INMATES at the Vaturekuka Correction Service will next month harvest three to four tonnes of rice from their 1.3 hectares of farm.
To increase rice production for the Corrections Service in Labasa, the Department of Agriculture yesterday organised a rice field day for inmates aimed at teaching them more about rice farming.
The inmates were also encouraged to continue with the hard work of farming as they would help supply food for inmates at the centre.
Chief guest at the event, divisional social welfare officer northern Josefa Camaivuna told inmates their involvement with the farm was training ground for bigger opportunities at home once released.
"We encourage you inmates to be proactive and take the lead role in rice farming for food security and as a source of income for you and your family.
"We can also vouch inmates if you are committed and focused on rice farming it will minimise recidivism and we believe this is one of the outputs of the Fiji Corrections Service.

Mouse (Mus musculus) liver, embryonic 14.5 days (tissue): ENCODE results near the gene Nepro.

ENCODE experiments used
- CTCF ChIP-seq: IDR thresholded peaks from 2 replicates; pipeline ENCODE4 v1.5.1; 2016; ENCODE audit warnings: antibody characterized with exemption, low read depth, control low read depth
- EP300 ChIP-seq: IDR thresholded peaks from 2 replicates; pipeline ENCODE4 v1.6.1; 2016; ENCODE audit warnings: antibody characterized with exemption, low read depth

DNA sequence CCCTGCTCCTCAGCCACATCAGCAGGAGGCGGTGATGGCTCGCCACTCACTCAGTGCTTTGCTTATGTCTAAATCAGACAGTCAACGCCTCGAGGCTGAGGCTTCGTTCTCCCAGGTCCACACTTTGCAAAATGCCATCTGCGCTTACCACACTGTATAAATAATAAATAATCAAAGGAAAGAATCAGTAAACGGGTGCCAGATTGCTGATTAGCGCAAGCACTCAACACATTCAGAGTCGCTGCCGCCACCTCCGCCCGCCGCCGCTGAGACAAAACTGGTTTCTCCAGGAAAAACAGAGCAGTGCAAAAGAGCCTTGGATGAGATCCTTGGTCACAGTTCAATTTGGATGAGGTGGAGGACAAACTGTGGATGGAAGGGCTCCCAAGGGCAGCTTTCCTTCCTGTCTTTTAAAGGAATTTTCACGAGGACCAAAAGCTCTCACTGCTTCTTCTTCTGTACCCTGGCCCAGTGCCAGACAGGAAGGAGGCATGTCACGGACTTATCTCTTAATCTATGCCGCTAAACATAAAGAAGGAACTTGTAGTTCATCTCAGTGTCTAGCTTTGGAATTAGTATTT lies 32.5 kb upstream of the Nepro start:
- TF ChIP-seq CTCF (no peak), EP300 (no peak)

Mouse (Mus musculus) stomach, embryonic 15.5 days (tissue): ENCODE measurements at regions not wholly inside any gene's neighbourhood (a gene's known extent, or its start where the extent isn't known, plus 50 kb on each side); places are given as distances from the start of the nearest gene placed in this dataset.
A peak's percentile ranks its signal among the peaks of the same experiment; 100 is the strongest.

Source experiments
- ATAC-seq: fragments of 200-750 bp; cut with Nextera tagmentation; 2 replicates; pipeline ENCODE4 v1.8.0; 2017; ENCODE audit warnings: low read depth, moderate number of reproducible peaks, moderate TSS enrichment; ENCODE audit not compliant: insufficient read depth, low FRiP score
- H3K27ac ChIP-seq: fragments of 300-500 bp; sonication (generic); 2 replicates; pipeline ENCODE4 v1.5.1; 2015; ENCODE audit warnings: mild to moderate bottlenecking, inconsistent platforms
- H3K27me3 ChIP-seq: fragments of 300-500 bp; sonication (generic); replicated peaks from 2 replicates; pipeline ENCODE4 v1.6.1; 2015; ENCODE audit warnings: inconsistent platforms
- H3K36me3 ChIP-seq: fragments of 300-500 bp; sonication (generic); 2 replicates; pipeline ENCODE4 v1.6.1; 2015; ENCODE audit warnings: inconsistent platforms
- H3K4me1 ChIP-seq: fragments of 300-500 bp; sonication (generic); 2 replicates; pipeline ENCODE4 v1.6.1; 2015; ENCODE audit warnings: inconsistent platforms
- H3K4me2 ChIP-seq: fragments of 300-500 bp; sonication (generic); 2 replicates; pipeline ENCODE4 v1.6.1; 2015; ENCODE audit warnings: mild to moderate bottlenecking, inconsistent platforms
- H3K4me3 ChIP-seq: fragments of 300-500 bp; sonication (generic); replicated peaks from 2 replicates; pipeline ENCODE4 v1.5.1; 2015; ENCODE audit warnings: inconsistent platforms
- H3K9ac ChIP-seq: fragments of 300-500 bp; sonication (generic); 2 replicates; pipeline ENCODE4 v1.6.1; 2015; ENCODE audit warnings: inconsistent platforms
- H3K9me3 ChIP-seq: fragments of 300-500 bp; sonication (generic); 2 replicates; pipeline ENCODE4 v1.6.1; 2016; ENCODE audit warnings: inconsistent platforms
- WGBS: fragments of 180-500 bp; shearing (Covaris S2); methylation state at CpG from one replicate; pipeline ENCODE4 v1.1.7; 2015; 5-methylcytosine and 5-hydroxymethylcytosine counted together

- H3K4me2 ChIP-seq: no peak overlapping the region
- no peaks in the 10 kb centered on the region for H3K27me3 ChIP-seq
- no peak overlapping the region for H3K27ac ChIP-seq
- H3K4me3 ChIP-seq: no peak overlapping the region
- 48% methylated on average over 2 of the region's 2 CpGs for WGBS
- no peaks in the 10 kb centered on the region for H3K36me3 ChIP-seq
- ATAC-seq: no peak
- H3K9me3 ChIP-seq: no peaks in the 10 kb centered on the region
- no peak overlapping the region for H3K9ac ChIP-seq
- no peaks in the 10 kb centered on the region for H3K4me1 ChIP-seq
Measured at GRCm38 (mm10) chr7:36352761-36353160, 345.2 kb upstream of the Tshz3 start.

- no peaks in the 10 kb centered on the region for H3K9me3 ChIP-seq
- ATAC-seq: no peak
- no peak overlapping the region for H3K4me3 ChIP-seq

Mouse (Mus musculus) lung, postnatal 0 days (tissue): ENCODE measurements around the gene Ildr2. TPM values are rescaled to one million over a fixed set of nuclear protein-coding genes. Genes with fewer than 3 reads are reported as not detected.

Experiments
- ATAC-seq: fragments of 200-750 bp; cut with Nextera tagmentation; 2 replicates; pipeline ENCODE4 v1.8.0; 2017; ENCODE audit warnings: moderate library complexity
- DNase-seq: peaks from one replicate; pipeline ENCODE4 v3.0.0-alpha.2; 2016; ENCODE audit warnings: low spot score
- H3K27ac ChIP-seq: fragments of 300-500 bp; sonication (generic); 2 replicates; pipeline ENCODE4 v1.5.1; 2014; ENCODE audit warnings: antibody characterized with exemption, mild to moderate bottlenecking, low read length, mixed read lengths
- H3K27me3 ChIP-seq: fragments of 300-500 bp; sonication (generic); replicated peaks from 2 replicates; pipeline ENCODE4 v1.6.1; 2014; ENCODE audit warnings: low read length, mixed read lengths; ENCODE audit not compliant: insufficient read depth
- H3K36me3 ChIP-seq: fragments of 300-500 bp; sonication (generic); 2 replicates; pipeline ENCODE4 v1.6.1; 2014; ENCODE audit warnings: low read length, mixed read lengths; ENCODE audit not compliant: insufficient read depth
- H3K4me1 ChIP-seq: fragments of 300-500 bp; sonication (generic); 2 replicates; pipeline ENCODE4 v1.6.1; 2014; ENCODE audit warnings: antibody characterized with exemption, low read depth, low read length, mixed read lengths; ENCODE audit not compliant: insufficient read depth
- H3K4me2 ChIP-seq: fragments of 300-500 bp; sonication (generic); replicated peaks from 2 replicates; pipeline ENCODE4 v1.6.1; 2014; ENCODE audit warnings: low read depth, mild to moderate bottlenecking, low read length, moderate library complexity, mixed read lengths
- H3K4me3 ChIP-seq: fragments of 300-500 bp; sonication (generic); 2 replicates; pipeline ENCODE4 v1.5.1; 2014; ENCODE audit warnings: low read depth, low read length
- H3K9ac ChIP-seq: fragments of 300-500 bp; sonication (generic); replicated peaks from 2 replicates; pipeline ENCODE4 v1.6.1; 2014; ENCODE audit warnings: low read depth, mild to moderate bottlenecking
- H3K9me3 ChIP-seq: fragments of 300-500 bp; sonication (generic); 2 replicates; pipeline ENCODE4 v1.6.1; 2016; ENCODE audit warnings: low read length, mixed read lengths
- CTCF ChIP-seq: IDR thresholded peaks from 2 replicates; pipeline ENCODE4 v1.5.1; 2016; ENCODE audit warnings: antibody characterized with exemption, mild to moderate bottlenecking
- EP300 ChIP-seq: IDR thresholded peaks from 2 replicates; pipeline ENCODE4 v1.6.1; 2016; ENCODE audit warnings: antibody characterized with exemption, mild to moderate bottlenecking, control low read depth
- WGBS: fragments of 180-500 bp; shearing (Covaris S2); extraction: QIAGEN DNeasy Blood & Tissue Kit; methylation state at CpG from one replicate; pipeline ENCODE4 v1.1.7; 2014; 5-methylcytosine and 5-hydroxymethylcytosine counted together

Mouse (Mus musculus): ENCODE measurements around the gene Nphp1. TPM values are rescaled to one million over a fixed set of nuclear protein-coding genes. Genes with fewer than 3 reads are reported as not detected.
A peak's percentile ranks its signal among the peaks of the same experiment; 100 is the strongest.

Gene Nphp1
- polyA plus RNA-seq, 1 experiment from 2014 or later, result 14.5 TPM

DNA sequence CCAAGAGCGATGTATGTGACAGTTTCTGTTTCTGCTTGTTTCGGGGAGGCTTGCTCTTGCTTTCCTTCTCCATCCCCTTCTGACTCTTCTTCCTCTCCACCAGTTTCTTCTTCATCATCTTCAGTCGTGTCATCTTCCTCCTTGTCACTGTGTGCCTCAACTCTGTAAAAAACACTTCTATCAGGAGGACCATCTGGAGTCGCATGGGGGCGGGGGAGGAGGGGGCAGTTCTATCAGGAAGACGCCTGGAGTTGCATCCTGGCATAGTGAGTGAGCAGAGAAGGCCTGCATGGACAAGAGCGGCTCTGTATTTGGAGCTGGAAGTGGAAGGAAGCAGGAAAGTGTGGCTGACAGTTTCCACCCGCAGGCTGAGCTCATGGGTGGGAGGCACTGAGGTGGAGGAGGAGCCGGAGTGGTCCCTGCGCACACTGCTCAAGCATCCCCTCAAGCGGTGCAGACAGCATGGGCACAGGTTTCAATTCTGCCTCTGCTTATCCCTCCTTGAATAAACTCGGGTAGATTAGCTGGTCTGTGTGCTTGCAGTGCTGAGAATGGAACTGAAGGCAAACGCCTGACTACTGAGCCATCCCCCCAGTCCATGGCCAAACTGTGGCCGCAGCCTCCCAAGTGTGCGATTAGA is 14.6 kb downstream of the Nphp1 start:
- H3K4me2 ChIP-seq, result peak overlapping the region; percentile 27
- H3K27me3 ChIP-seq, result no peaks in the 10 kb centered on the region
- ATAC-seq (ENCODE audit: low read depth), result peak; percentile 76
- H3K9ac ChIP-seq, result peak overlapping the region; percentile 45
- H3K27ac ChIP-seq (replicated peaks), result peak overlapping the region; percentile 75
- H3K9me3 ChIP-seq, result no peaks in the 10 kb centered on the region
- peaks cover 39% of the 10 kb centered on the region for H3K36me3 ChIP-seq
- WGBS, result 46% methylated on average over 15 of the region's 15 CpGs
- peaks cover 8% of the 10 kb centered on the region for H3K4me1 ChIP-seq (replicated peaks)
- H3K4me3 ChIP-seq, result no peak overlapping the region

"We encourage you inmates when you are discharged from Vaturekuka, do not ever look back but be more resolved and march forward to your future which is engagement in meaningful rice farming if you choose to do so," Mr Camaivuna said.
Corrections supervisor north Penisoni Tuapate said the field day was organised to assist inmates who may want to pursue rice farming when they were released.
"We are working with the Department of Agriculture and they will help the inmates through guidance and technical advice of rice farming to help our inmates continue with the idea even when they are released.
"It is a source of income and it can help our boys support their families as well," Mr Tuapate said.
Principal agricultural officer north John Cox assured inmates of government's support for rice farmers in Vanua Levu.
"We have about $700,000 for rice revitalisation program in the north. We will also buy machines to help farmers with rice farming because of ailing work force in the rice farming industry.
"And the only way out for us is a mechanised approach to help farmers plough the land, plant and harvest with the assistance of machines," Mr Cox said.
He encouraged the inmates to continue with rice farming when released to go home.